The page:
It’s a bit like fandom, really.  Someone presents you with their work (“canon”) and you love it so much that you want to participate in it (“fandom”).  (The knitting thing is all about participation, but some people by their very nature are just participators, whatever their “craft” – fic, art, what have you.)  And Pearl-Mcphee also says something about being very surprised about some of the ways/places her patterns have ended up (“not her vision”) – and I imagine much similar can be said for the creators of almost any popular media.

It’s multiple levels of transformation, some more faithful than others. (The stories I have loved and have gone back to over time are often not exactly the way I remember them.)

Part of my feelings have to do with being a creator of sorts, of writing fic – that what I imagine as fabulous and amazing doesn’t necessarily come out to be the same as I imagine.  (Translation 1.)  And then there’s the weird thing where someone else seems to like it – but maybe not necessary for the reasons that I like it (or why I wrote it)  (Translation 2).  And if they do a riff on it, then it becomes something else entirely, in my opinion, even though they think they’re being faithful to some aspect of it (Translation 3).  It’s interesting, and I want the stuff to be done well because if it truly is a story I don’t like for whatever reason – what does it say about my own work?  (Which I recognize is stupid – because really, it should be bout the pride and happiness of the writer who did that story as opposed to self-centered me.)  But this is all hypothetical.  If and when that does happen, I will accept that and try to be happy I inspired somebody else’s creativity because, really, what else can I do if I put my stuff out there?  If it truly gets to be a problem, I will take my stuff down and be done with it.

Now, perhaps the creators of canon see my fic as some awful misshapen acrylic Red Heart Supersaver in neon colors when they imagine their own canon to be, well, an Alice Starmore.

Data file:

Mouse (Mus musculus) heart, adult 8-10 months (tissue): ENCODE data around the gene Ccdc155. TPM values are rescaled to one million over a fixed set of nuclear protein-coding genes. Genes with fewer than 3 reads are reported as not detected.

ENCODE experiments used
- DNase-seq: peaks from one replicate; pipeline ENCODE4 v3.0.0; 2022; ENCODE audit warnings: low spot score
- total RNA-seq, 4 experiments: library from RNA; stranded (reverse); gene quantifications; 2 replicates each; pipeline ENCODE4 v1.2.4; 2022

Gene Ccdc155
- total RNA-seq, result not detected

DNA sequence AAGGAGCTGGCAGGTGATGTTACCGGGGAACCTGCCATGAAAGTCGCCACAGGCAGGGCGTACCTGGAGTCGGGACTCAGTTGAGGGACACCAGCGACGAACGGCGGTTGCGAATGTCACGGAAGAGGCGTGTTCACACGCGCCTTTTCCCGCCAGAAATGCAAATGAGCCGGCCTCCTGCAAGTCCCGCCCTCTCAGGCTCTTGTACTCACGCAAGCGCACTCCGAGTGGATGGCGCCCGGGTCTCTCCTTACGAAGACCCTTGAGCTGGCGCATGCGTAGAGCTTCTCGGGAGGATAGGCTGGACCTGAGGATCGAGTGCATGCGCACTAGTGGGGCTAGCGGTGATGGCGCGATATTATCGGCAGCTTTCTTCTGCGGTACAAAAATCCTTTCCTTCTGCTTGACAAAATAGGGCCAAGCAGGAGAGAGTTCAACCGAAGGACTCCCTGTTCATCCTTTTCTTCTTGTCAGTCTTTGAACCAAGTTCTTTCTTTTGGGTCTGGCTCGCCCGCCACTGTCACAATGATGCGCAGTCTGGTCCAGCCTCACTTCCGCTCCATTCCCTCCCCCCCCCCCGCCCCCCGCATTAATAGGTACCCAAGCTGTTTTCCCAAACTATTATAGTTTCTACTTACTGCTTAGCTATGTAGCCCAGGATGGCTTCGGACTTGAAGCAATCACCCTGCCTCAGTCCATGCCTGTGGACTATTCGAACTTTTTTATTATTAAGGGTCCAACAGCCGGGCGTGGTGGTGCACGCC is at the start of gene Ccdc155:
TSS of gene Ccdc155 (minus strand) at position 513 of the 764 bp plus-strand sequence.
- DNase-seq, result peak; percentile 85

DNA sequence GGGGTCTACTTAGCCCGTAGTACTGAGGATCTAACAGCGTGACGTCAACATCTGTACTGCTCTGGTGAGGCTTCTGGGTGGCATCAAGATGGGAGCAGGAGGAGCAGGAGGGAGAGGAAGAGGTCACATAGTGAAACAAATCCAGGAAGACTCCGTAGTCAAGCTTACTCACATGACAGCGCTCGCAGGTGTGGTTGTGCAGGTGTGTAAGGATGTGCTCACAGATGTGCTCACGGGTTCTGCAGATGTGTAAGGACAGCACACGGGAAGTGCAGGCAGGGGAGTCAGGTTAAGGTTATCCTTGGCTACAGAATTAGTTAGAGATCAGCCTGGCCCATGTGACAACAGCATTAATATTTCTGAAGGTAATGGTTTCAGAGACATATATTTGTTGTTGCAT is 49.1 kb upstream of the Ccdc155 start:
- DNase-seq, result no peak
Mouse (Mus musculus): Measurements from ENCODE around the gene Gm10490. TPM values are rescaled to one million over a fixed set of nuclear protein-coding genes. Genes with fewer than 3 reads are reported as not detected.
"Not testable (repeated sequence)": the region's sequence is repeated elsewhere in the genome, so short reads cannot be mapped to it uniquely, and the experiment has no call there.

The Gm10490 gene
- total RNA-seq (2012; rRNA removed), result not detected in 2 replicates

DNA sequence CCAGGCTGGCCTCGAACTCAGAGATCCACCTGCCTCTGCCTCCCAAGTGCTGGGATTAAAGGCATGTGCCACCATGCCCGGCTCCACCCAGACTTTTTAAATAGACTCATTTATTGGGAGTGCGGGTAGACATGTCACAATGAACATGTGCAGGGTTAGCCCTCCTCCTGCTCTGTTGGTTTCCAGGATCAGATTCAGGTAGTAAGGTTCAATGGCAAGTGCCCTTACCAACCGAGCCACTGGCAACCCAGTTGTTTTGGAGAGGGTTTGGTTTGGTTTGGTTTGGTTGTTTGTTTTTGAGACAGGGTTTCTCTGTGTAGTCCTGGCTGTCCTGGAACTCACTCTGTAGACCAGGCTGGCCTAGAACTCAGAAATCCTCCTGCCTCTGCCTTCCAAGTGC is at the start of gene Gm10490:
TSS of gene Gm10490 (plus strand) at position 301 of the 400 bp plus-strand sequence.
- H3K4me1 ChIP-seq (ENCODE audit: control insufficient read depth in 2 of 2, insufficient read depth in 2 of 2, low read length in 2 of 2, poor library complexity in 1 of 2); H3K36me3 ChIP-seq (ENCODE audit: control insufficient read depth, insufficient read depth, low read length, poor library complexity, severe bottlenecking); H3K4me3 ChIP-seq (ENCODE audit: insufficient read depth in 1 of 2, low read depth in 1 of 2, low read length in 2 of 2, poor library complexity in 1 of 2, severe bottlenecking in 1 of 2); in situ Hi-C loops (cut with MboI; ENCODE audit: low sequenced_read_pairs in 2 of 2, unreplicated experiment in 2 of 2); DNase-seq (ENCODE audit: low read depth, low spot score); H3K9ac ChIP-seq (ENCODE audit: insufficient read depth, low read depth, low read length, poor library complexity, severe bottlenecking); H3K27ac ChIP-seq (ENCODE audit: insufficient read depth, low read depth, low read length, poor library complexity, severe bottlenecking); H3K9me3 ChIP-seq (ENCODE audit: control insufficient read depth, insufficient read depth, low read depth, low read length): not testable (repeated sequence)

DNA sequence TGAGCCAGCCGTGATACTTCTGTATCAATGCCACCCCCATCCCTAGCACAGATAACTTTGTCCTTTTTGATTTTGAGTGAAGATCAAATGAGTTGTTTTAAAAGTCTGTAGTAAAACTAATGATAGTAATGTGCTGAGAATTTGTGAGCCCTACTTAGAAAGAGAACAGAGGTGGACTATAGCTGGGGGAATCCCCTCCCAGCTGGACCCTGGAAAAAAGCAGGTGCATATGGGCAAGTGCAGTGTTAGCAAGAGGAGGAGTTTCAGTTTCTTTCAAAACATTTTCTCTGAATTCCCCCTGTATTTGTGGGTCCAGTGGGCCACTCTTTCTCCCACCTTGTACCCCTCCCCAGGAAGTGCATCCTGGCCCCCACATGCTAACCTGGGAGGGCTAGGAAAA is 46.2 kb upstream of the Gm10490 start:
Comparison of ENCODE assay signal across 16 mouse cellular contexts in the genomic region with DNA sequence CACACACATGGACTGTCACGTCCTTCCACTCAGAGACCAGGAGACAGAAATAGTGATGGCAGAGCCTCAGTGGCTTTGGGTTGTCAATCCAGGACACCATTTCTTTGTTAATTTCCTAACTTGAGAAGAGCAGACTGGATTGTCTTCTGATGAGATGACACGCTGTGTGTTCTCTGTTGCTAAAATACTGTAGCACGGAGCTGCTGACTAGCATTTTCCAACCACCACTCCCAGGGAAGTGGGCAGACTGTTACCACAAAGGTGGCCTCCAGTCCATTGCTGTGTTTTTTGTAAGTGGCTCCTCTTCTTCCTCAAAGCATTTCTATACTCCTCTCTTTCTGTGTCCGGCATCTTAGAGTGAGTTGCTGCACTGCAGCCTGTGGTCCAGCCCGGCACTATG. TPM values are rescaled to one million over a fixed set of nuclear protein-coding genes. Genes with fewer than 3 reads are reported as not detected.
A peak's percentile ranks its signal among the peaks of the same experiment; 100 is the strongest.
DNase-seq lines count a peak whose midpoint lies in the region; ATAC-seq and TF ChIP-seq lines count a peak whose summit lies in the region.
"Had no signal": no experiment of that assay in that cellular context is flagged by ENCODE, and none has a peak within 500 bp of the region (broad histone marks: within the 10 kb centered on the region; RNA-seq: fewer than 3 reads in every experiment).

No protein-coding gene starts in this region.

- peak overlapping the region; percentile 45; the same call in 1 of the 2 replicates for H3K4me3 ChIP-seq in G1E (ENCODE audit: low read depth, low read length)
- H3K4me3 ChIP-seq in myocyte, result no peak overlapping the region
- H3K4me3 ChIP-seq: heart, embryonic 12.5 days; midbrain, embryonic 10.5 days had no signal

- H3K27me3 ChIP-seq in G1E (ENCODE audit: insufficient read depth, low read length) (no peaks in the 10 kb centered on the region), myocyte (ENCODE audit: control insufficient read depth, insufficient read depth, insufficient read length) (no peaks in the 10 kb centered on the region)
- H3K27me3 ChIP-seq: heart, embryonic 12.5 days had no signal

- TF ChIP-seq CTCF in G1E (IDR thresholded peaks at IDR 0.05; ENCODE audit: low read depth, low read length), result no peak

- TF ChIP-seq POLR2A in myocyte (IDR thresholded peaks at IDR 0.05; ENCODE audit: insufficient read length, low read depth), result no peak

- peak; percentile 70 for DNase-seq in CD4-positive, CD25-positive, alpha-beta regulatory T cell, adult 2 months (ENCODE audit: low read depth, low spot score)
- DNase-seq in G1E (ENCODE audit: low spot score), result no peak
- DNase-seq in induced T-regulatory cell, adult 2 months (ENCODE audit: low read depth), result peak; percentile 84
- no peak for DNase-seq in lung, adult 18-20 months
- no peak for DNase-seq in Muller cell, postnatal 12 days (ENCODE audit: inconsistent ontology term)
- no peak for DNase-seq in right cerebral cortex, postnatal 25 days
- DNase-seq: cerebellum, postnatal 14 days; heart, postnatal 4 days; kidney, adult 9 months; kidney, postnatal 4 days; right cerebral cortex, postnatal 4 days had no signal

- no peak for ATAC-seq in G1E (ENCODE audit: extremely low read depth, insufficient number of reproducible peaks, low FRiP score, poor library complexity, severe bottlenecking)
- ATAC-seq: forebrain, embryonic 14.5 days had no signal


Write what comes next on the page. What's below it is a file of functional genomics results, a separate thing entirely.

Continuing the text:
pb choco treat

April 19, 2013

I’m putting this here because I can’t remember where I got this from (it is not mine), but I want to be able to go back to it and I’m never going to remember it.  Very good, but takes a while to get the chocolate to cool.  Kids loved it.


PB Choco Treat

3 cups crushed cereal (I used special K, but I imagine rice crispies or anything like that would be good)

1 cup peanut butter (I used regular pb.)

0.5 cup sugar

0.5 cup corn syrup

6 oz chocolate chips


PB, sugar, syrup warmed on stove.

Add cereal, mix it up.

Place in 8×8 container lined with parchment paper and smash to fit.

Melt chips and spread on top.  Wait to cool.

hiding in plain sight

April 18, 2013

I noticed something this morning.

I guess I should be careful about where I put my yarn because it could disappear into my clothes.


(My taste is very consistent, at least.)

love letter to yarn

April 15, 2013

Dear Yarn,

When I first saw your picture on ebay, I thought it was a bit grainy and underlit.  I had never used your brand before.  Still, the two balls of you were a great price and the seller promised fast shipping and had good reviews, so I clicked.  When you came, I liked you so much better.  First of all, you were real and not some yarn scam.  Second, your colors were bright – maybe too bright for your original purchaser, but perfect for me.  Third, the dye lots matched.  I stashed you away for a good project because I was still working on something else.  And there you lay for the better part of a season.